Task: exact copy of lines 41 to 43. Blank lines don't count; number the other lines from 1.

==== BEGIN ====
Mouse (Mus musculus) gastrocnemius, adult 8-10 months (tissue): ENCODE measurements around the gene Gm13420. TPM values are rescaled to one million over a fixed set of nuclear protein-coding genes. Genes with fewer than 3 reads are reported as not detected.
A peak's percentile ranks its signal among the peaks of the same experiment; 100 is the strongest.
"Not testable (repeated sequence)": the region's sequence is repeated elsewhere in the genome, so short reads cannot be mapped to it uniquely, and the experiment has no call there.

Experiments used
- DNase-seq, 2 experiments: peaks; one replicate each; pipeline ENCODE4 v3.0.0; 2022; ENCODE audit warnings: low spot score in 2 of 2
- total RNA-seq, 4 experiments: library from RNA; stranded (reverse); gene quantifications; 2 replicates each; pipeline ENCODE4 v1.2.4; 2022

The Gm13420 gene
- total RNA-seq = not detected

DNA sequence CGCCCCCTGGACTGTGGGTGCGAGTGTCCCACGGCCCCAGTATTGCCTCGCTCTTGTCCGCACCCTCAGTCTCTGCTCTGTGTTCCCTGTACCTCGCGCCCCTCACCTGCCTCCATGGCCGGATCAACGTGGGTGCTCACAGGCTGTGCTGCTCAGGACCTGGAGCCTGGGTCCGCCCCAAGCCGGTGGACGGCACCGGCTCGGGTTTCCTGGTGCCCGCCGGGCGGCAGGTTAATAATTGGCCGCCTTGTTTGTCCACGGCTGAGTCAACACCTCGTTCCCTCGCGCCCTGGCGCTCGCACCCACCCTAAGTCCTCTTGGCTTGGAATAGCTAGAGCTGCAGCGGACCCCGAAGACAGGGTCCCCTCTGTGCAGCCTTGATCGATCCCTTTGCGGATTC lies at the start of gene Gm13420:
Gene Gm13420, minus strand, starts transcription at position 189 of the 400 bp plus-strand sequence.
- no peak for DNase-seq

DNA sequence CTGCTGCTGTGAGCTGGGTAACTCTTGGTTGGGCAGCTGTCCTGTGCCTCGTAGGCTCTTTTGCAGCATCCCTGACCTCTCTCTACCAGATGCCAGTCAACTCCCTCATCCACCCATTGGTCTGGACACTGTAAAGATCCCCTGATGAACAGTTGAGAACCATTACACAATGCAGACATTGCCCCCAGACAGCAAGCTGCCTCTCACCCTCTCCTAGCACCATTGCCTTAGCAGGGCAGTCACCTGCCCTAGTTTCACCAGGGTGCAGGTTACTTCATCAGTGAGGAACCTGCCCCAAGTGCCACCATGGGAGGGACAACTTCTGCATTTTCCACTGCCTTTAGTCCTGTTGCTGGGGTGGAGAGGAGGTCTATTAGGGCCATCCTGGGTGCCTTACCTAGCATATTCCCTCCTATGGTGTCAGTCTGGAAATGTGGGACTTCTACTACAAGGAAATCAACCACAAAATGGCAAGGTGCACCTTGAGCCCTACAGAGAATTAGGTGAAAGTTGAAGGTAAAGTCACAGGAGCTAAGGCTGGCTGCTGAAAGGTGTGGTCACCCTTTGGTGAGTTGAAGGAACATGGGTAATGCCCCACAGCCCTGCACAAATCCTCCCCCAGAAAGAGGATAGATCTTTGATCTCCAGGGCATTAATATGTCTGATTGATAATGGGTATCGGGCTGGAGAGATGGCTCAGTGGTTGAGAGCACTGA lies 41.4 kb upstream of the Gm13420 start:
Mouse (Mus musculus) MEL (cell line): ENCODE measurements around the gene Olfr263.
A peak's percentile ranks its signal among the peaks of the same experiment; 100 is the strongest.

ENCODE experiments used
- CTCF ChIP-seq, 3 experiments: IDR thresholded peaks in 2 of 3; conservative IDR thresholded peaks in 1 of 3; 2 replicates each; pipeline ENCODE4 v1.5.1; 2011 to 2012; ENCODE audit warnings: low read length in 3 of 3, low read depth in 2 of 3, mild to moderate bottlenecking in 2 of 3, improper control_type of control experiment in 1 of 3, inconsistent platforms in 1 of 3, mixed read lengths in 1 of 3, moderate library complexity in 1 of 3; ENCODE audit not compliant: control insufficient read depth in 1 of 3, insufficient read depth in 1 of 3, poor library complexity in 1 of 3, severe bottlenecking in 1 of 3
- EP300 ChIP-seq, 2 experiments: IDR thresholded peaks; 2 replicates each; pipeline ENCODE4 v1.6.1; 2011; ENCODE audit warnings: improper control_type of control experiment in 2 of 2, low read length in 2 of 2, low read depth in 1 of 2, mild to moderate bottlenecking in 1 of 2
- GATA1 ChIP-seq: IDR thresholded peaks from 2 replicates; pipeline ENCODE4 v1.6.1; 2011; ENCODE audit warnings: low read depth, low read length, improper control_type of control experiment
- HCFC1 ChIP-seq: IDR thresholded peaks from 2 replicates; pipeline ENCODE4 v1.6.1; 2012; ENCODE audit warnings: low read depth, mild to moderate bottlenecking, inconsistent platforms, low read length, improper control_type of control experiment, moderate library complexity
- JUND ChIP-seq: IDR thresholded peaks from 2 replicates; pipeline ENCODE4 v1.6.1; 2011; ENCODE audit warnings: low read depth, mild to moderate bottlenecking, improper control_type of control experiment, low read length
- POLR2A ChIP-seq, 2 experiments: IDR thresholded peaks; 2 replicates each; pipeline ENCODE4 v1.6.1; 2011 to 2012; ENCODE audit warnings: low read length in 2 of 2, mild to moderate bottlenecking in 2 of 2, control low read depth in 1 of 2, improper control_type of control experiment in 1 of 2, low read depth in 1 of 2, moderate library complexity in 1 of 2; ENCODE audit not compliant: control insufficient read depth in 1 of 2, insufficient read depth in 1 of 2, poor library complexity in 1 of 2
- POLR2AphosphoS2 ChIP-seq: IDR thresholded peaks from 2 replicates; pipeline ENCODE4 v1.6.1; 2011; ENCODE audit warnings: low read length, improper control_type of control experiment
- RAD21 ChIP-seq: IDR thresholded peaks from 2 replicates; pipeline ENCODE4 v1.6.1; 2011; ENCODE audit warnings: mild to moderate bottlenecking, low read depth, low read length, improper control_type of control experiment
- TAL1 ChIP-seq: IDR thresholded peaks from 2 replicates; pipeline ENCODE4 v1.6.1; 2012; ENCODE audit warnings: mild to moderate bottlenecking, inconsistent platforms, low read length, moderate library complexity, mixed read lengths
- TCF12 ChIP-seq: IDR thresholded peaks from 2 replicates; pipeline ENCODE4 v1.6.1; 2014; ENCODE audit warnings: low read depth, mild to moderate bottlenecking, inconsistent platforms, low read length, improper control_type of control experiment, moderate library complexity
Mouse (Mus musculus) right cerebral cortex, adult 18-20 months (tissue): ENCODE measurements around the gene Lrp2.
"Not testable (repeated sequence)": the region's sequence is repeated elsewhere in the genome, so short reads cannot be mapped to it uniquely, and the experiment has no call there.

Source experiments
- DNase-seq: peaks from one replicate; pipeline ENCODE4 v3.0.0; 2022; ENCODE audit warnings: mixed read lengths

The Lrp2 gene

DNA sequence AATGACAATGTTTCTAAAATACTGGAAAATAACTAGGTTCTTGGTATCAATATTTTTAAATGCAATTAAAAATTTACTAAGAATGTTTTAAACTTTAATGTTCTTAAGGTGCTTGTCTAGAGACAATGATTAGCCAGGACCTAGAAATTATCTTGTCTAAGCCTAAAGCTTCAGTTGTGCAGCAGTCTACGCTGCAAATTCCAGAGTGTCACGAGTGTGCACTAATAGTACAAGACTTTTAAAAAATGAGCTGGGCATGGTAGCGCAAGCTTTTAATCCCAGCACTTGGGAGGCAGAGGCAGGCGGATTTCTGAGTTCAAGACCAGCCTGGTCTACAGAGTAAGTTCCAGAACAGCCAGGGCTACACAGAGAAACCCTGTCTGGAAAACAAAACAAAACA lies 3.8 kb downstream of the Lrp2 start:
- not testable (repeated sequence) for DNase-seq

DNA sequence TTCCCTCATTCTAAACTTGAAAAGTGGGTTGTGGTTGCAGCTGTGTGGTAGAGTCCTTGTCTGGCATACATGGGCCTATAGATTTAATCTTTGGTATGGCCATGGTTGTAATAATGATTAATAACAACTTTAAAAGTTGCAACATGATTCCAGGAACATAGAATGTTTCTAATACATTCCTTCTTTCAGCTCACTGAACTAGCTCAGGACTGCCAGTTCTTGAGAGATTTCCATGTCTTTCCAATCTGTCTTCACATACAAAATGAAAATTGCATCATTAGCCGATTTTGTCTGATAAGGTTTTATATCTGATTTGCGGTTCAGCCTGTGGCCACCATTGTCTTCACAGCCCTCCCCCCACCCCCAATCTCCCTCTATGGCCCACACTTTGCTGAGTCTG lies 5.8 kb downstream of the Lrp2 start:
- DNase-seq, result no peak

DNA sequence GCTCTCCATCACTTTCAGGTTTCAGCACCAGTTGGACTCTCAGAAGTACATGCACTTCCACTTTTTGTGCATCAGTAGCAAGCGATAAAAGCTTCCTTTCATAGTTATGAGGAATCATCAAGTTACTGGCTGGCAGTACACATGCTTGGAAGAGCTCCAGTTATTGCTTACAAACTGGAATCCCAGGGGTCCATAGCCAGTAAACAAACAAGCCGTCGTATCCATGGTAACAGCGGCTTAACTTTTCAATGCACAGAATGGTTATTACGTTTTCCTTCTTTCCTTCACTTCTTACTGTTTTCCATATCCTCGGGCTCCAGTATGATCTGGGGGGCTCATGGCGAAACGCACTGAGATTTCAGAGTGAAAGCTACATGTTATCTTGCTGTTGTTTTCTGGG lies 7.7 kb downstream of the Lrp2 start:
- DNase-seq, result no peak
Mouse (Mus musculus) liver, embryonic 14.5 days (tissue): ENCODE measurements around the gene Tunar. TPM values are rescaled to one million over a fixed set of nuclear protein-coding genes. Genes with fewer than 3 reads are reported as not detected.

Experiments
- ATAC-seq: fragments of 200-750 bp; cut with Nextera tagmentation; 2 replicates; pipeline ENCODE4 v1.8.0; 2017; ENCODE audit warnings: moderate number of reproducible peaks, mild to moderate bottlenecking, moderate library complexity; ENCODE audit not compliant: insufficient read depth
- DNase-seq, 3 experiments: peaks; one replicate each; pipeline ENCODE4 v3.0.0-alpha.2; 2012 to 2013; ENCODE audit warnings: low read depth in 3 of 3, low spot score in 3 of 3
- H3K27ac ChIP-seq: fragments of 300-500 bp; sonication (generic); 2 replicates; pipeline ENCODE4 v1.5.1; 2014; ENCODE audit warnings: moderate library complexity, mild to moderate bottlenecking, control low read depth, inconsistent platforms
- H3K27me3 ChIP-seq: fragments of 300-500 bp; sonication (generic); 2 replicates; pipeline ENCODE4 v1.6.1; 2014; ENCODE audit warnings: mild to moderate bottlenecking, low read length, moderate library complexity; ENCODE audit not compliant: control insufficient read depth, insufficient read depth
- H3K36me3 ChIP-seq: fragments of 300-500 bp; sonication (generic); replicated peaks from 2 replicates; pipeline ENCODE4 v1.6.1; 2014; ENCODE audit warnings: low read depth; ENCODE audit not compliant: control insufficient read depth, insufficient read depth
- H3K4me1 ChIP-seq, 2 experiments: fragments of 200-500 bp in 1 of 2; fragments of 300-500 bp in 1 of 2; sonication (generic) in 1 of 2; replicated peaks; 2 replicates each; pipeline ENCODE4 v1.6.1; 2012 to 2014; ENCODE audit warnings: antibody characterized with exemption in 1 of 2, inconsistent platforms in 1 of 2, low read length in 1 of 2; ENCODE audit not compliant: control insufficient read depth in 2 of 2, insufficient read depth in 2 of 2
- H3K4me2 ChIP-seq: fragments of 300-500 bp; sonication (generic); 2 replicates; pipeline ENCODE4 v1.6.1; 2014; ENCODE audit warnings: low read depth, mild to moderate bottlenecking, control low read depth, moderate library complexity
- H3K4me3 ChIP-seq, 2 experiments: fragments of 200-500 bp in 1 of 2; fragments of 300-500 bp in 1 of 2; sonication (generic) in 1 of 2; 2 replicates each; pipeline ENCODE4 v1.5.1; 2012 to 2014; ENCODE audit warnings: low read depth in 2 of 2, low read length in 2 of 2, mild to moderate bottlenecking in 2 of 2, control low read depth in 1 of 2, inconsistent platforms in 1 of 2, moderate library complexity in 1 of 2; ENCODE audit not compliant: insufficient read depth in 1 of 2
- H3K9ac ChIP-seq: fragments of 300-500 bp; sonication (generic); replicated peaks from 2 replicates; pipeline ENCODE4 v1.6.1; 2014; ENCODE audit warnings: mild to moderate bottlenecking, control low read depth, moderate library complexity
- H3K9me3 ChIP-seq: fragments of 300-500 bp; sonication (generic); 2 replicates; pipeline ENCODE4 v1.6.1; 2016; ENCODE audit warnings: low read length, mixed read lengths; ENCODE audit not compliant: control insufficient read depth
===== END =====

- H3K27ac ChIP-seq: fragments of 300-500 bp; sonication (generic); 2 replicates; pipeline ENCODE4 v1.5.1; 2014; ENCODE audit warnings: moderate library complexity, mild to moderate bottlenecking, control low read depth, inconsistent platforms
- H3K27me3 ChIP-seq: fragments of 300-500 bp; sonication (generic); 2 replicates; pipeline ENCODE4 v1.6.1; 2014; ENCODE audit warnings: mild to moderate bottlenecking, low read length, moderate library complexity; ENCODE audit not compliant: control insufficient read depth, insufficient read depth
- H3K36me3 ChIP-seq: fragments of 300-500 bp; sonication (generic); replicated peaks from 2 replicates; pipeline ENCODE4 v1.6.1; 2014; ENCODE audit warnings: low read depth; ENCODE audit not compliant: control insufficient read depth, insufficient read depth